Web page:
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Family a Fountain of Generosity at CSUCI

Campus supporter John Broome commissions a work of art merging Chumash culture with dolphins, the school's mascot.

September 24, 2003|Fred Alvarez | Times Staff Writer

Ventura County philanthropist John S. Broome has been a generous supporter of Cal State Channel Islands, donating millions of dollars for everything from new textbooks to a state-of-the-art library.

Now he thinks the new campus near Camarillo needs a more whimsical touch.

Last week, the Oxnard rancher agreed to fund creation of a 12-foot-high fountain in front of the university's science building in which a pair of bronze bottle-nosed dolphins will leap over water spurting from a stone of special significance to the Chumash tribe.

The fountain is being designed by sculptor James "Bud" Bottoms, whose work includes the "Friendship Fountain" at Santa Barbara's Stearns Wharf and a similar monument, featuring a trio of dolphins, at the entrance to the Long Beach Aquarium.

The dolphin is the Channel Islands campus mascot, and the bounding pair are meant to symbolize students soaring to fulfill their aspirations. The sharp-witted mammal has long been considered a friend and spiritual protector to the Chumash.

"We are just unbelievably touched by Jack Broome's continued generosity," Channel Islands President Richard Rush said. "Jack has been magical for us, not because he gives us these gifts but because he gives us his heart."

Broome's donation continues a tradition of gift-giving at the university that began years before the campus opened last fall.

Over the years, benefactors have provided the means for university officials to do everything from funding student scholarships to installing a bell system in a landmark tower at the campus, formerly Camarillo State Hospital.

Taken together, the university's nonprofit fund-raising foundation has collected $15 million in gifts and pledges since its creation in 1996.

According to audited figures for the 2001-02 school year, Channel Islands ranked 11th out of California State University's 23 colleges in voluntary giving -- and that was before the new campus opened for business.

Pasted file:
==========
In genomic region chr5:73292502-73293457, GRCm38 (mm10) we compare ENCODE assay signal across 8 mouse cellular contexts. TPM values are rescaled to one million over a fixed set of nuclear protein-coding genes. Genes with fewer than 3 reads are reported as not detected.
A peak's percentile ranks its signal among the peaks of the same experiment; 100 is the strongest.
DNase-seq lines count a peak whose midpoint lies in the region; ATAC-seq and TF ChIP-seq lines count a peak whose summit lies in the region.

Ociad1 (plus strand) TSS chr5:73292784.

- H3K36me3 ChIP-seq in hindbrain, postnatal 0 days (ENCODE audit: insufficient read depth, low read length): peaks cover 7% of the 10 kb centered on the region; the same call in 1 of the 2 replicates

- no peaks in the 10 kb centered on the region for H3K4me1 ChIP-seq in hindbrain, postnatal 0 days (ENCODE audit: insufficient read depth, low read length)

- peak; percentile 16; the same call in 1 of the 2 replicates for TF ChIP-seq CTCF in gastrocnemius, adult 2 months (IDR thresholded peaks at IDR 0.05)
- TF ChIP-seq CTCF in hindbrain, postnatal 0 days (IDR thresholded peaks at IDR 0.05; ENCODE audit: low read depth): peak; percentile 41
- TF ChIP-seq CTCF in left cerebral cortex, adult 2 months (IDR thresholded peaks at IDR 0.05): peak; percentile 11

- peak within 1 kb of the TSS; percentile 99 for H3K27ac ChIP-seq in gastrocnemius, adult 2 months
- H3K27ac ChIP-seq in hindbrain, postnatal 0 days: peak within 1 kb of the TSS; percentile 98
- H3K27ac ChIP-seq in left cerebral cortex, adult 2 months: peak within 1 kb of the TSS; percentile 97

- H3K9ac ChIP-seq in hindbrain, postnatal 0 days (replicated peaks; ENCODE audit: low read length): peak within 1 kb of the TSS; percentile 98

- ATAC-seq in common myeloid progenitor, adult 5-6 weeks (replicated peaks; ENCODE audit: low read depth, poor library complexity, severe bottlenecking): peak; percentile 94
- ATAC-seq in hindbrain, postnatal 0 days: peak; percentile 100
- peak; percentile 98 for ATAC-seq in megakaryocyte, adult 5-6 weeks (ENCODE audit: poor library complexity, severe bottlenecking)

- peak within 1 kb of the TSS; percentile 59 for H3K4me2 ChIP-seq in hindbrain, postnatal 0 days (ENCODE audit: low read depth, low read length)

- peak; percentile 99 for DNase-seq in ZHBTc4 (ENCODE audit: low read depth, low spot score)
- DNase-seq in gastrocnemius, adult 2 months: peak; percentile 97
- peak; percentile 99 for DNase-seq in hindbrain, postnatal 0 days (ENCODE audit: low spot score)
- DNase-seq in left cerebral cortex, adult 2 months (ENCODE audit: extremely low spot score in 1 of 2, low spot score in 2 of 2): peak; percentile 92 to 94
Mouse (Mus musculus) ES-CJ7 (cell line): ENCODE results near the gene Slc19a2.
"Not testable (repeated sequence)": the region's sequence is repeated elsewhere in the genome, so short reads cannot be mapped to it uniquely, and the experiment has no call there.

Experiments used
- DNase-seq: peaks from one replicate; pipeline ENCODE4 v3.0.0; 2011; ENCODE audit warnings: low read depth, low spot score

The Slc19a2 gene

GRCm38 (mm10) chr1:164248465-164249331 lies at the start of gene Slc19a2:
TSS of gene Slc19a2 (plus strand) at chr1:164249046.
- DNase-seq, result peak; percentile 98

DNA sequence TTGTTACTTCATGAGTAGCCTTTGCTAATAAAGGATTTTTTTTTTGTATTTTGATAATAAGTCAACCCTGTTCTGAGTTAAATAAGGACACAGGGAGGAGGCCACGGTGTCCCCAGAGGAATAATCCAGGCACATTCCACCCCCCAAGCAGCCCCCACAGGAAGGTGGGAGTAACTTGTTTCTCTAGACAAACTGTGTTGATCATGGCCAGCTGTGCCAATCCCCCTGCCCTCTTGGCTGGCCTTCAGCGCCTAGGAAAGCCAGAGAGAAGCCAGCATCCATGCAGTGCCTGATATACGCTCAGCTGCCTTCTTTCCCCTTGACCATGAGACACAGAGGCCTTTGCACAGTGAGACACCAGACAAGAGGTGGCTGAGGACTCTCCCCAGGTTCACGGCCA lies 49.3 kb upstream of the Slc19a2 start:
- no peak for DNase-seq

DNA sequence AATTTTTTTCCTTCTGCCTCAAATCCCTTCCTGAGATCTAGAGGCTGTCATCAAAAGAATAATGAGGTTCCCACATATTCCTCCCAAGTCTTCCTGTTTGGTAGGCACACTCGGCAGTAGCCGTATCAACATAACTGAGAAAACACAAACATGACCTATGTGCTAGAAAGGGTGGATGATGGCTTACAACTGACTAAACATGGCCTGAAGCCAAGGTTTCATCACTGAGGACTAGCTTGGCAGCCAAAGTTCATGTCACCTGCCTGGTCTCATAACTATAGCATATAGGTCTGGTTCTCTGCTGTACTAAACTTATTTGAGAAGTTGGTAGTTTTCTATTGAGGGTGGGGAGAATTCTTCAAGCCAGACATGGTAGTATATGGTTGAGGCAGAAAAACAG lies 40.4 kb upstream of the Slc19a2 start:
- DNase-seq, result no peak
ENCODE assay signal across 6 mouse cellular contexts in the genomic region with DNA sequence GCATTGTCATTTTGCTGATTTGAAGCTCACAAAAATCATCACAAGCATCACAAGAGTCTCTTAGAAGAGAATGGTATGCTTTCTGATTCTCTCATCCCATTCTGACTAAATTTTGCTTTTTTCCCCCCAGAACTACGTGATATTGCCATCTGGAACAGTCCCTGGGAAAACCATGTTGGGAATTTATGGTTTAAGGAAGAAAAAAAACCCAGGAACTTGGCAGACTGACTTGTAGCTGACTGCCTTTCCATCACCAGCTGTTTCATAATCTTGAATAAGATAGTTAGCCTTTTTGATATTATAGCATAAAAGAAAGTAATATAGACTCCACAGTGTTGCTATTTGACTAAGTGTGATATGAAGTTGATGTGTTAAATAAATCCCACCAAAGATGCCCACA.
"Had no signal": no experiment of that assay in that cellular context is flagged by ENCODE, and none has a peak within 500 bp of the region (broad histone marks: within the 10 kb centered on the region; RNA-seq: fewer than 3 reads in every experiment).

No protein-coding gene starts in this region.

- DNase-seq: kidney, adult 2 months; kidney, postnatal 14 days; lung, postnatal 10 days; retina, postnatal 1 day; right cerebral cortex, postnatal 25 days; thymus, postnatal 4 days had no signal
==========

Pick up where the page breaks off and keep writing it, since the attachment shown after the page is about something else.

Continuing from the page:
Broome was among the first to open his wallet, contributing $5 million in 1999 to create a library and media center that will serve as the centerpiece for the campus. The 260,000-square-foot building, being designed by renowned London architect Norman Foster, is expected to be completed in 2005.

John Broome Jr. said his father has long been an admirer of Bottoms' sculptures and believed the university's mascot provided the perfect opportunity to share his artwork with the campus community. The family would not specify how much it was donating for the fountain.

"He's just a fan of the university and thinks it's a great addition to this community," the younger Broome said. "We are all very excited that the university is up and going, and we want to support it."

The fountain concept has been in the works for about a year. A decision was made over the summer to put the fountain in front of the college's new science building, which opened this year.

The dolphins will stand 8 feet high, balanced on a giant replica of a Chumash stone that will sit in a 20-foot-wide concrete pool. The stone will be engraved with a Native American cave painting that features four dolphins swimming in a protective circle.

Bottoms, whose work in Ventura County includes creation of a monument to the victims of an Alaska Airlines jet that crashed off the Port Hueneme coast in 2000, said he was thrilled to learn years ago that Cal State Channel Islands had chosen the dolphin to be its mascot.

Bottoms said he had contacted the university president to see if he could get in on the dolphin delirium he was certain would spread across the campus. But he never dreamed that he would get a call from a benefactor eager to put one of his dolphin sculptures on campus, he said.

"That's the most beautiful university I can imagine," said the Santa Barbara artist, who has erected dolphin sculptures around the world. "I'm really proud to be part of this."

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